We've seen a lot of controversy and sensationalist stories this year - especially from the journalism side of things - about minor issues in games. Do you think that games journalism has matured as games have matured? Or do you think we are lagging behind?
Put it this way: I'm in my early 30s now. There are a lot of senior directors and producers that are in their mid-30s and even 40s. In the media, you used to have a lot of journalists that were around the same age - they grew with the industry. But many of those guys have left and moved on. The impression that we get right now is that there are a lot of young guys in this industry, just starting out, and leading journalism; moving it forward. That's a good thing, having new, young guys giving a fresh view.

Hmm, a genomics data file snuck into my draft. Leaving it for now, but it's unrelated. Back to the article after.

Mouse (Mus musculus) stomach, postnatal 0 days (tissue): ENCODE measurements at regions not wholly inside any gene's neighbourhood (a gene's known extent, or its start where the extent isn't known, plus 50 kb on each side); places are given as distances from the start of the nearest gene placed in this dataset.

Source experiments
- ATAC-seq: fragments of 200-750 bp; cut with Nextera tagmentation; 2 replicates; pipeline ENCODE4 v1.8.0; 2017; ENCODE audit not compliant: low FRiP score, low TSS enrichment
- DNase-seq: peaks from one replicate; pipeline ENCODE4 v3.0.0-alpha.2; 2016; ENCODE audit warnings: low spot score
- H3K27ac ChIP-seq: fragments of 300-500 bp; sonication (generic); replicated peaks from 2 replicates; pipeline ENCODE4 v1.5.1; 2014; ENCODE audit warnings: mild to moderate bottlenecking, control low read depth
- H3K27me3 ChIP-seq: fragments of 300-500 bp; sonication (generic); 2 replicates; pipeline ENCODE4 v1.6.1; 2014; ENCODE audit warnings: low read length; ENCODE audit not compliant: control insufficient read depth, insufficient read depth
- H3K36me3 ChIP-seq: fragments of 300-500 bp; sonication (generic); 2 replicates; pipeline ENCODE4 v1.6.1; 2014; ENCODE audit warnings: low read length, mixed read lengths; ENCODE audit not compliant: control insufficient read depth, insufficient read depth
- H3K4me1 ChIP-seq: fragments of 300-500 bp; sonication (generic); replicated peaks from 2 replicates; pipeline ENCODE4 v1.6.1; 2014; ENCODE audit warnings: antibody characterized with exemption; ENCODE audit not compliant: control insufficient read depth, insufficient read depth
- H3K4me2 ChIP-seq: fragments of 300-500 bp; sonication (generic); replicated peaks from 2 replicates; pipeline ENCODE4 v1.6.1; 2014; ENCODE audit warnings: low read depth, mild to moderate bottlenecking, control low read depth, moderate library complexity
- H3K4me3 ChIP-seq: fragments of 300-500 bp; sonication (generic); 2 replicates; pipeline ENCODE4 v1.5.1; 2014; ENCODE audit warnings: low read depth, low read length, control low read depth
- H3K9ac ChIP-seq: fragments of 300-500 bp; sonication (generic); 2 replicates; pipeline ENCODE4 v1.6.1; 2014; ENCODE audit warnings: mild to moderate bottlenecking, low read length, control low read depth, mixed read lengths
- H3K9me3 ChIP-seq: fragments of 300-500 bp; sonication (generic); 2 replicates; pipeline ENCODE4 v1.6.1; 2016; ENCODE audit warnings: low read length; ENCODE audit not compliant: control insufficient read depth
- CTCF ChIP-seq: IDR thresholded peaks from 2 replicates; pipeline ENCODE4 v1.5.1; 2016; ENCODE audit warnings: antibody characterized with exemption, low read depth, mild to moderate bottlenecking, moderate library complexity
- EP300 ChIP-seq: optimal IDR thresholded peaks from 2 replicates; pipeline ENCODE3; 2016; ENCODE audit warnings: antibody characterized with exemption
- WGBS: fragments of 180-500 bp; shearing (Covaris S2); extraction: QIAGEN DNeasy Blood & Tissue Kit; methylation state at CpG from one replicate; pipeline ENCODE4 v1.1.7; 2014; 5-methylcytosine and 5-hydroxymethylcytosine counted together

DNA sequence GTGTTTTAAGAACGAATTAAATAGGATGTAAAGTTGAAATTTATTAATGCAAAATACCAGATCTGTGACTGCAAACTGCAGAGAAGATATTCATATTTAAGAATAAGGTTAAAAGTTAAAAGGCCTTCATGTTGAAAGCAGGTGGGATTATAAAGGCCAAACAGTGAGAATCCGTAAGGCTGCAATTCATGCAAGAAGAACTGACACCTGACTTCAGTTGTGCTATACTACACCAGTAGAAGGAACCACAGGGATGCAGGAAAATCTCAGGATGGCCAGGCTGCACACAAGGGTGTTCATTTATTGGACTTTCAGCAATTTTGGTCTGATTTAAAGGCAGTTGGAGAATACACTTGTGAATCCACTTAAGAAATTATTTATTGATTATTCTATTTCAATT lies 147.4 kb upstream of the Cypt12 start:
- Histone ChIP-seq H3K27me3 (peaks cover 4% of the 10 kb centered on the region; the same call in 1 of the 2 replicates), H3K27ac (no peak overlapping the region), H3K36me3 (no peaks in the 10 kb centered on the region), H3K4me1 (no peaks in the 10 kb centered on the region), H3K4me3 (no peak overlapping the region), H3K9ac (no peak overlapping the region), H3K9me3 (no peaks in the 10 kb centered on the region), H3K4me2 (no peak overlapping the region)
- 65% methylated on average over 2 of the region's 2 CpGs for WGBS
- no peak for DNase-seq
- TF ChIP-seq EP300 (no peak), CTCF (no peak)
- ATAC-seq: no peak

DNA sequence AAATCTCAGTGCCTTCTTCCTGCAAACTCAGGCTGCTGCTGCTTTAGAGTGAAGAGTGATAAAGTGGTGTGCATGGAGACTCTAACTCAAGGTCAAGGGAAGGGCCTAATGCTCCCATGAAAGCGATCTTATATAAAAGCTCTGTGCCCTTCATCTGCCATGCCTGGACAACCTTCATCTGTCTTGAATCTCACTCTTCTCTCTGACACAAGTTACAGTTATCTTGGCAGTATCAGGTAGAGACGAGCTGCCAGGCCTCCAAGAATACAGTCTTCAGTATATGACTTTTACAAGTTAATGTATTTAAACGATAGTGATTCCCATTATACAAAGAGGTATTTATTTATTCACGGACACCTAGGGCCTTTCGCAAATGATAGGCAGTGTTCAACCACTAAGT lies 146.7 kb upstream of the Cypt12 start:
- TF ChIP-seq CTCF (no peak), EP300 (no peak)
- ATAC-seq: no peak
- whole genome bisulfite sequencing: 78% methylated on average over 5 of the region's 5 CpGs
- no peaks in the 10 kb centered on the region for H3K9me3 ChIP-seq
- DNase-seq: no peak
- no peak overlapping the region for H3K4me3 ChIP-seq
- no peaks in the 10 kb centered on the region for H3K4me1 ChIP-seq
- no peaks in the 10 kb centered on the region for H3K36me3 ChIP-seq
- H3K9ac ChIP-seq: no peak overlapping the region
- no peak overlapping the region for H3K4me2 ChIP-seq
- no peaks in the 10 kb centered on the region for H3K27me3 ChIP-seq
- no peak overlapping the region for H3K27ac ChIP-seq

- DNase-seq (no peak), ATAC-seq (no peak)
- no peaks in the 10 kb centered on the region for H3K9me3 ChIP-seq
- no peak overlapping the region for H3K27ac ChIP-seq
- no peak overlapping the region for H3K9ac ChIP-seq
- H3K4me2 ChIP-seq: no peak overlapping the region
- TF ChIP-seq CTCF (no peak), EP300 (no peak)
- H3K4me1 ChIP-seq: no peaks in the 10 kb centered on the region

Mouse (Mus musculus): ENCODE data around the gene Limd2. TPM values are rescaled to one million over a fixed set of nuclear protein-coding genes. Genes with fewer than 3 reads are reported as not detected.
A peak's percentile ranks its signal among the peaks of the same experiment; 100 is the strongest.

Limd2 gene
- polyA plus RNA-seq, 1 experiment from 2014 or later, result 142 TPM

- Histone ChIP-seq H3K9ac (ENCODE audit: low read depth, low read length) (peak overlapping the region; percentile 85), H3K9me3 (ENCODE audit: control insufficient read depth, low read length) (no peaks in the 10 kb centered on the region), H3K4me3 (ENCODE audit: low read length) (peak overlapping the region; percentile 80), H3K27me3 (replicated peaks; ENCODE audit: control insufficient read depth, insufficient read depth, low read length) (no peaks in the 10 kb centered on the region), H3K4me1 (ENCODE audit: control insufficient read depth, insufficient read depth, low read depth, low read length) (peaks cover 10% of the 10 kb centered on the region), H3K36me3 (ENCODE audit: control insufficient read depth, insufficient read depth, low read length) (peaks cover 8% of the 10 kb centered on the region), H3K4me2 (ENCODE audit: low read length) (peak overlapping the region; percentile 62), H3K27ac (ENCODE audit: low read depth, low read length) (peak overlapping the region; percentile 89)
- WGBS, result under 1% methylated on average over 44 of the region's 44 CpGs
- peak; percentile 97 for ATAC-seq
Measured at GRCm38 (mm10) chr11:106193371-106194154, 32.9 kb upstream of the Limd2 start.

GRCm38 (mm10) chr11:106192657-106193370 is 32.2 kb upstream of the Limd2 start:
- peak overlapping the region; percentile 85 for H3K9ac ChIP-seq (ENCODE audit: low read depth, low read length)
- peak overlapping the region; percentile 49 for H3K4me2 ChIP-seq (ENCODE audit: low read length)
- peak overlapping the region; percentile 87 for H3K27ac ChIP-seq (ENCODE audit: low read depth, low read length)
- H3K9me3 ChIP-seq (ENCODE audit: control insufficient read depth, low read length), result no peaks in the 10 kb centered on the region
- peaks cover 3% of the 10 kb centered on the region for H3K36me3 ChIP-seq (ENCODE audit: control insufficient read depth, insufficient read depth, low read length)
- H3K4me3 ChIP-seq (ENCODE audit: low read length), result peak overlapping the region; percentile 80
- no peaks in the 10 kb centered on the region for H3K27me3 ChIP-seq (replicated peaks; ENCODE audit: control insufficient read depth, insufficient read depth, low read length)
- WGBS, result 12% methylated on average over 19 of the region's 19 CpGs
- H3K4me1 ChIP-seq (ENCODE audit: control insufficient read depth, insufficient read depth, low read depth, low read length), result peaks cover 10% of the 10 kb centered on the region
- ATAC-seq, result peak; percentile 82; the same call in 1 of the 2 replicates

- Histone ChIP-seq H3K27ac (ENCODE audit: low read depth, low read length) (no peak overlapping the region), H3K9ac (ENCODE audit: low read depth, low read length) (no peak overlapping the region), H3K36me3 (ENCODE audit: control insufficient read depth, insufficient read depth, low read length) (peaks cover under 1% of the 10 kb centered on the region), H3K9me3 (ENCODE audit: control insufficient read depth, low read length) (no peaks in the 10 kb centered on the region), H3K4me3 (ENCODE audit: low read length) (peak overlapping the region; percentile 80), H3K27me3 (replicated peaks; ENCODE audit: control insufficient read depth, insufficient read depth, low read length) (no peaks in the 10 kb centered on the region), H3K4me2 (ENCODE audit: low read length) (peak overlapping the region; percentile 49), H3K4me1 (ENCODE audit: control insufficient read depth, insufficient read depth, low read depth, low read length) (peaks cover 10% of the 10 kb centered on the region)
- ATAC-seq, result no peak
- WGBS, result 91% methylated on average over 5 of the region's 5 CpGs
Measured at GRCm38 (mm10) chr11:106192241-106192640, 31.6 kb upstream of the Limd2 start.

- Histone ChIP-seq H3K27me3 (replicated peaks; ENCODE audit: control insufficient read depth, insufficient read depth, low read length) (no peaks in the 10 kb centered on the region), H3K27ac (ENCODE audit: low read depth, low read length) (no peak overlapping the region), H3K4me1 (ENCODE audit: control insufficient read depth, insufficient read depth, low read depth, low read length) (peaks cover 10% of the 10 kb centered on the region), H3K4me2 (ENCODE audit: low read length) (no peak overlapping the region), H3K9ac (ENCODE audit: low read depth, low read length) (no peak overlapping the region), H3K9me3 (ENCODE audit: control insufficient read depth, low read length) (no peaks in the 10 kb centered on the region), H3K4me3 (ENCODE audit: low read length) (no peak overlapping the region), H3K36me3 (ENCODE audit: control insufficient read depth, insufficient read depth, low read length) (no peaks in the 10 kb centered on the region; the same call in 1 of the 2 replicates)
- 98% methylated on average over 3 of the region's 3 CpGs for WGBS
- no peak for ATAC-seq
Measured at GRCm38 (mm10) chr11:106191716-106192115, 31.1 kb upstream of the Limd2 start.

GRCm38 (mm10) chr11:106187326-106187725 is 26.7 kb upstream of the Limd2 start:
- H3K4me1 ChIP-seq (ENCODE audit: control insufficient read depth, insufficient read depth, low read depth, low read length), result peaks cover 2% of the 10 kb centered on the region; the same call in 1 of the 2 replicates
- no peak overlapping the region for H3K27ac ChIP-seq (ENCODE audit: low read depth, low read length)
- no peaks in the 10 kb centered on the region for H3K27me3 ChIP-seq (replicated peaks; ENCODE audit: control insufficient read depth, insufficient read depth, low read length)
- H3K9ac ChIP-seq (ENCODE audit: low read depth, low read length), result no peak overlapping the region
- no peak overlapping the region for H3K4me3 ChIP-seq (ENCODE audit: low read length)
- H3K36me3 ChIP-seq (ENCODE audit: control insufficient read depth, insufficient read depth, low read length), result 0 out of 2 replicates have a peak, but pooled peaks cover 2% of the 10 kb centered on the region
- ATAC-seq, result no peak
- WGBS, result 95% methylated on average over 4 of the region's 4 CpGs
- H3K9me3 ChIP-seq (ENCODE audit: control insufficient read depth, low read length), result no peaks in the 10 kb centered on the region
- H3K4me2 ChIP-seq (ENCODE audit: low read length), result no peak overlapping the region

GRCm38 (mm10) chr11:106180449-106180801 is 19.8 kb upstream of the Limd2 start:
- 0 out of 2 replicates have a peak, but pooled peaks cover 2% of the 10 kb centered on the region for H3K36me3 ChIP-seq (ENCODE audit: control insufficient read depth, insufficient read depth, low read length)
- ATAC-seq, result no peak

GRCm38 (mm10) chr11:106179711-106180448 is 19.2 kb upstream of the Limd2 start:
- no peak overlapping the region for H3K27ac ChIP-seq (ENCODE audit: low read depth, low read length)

But I think that the industry, and the media, have turned everything into a gossiping session. Someone picks up on something negative, and everyone else says: 'Yeah I know, that's right, that's right.' It makes people unhappy. It's just too much to keep over-analysing minor things like that. It's good to have that element in the media, in journalism; you need to keep the stories going but it would be good to have more senior guys being bigger influences on the media, to get more of a realistic view on games and the bigger picture. Many of the older people in the industry, like yourself, understand games better, probably because of that experience they have. You can have the gossip too, but it would be good to have more of a realistic view on games from time to time.